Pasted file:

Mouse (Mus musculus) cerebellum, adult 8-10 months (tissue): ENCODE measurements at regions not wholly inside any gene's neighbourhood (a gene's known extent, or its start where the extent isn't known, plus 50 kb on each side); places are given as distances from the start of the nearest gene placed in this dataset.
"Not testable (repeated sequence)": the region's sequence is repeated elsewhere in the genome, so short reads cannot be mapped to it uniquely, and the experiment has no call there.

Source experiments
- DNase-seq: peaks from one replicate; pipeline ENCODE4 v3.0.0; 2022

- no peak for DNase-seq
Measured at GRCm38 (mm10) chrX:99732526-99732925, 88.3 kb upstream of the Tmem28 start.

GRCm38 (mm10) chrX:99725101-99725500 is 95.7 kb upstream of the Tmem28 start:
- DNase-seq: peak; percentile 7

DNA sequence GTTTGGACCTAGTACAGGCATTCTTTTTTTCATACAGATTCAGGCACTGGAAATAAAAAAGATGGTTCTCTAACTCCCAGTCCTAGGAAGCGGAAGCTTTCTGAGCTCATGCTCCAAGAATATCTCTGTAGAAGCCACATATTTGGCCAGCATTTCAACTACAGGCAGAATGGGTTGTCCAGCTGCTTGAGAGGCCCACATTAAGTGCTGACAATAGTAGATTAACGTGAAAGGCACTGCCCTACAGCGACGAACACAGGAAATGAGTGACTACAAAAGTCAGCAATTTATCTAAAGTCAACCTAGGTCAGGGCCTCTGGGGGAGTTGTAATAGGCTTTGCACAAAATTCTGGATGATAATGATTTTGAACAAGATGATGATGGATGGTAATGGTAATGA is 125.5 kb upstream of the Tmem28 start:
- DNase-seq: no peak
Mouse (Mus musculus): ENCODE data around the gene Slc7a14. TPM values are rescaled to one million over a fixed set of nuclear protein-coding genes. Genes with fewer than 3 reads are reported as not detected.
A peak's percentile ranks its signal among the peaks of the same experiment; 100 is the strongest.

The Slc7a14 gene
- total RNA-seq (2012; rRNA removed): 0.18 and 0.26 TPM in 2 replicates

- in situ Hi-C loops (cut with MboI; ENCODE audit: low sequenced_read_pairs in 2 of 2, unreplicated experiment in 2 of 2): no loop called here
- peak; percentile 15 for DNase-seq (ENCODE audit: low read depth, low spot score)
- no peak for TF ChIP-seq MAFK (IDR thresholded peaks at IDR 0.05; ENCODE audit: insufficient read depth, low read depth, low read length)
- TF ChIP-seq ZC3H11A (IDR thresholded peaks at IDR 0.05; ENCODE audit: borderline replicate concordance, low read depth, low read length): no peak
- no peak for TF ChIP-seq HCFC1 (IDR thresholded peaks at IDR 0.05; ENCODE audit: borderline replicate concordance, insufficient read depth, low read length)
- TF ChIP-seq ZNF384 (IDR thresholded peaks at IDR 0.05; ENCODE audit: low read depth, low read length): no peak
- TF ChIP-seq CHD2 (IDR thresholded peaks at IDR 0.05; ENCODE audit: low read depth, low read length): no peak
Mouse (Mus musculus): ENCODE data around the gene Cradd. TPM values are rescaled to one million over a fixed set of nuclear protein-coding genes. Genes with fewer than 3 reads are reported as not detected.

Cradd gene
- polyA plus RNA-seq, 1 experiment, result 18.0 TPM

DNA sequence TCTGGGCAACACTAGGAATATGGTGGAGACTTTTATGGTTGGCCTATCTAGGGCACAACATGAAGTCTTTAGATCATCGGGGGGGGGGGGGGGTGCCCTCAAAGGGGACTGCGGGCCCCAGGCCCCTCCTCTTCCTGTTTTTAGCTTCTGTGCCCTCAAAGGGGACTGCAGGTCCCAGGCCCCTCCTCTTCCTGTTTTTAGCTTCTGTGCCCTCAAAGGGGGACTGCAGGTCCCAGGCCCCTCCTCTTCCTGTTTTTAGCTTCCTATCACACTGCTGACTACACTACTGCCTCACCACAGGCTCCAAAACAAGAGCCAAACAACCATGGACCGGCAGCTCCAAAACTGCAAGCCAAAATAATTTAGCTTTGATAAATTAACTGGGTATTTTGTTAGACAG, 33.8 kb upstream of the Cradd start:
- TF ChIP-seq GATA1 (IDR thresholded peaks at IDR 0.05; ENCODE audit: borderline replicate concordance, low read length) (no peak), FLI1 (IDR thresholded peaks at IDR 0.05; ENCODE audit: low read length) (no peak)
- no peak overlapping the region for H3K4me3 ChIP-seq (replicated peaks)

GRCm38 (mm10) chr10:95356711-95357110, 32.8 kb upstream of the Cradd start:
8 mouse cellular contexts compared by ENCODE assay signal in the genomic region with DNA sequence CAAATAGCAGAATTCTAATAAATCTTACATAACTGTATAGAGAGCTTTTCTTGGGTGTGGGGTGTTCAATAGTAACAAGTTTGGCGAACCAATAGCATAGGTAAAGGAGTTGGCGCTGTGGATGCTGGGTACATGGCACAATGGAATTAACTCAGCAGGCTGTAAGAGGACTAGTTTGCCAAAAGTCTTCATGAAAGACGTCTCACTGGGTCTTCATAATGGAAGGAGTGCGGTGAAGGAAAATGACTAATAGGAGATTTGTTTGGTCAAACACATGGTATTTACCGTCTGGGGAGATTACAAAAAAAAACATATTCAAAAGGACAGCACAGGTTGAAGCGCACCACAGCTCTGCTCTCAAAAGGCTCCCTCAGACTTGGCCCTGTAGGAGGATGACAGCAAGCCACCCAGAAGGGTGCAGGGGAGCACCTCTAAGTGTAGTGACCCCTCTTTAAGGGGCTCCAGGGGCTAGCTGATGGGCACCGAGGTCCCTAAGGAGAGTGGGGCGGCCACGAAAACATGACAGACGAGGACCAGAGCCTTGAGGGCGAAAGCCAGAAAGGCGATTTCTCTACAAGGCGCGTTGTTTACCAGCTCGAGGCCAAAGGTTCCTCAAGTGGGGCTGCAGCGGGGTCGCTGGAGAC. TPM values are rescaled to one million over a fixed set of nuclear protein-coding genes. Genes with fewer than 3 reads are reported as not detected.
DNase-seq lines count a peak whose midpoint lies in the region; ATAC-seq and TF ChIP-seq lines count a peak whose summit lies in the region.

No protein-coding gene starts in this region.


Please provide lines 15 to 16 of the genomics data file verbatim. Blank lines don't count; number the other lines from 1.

- in situ Hi-C loops (cut with MboI; ENCODE audit: low sequenced_read_pairs in 2 of 2, unreplicated experiment in 2 of 2): no loop called here
- peak; percentile 15 for DNase-seq (ENCODE audit: low read depth, low spot score)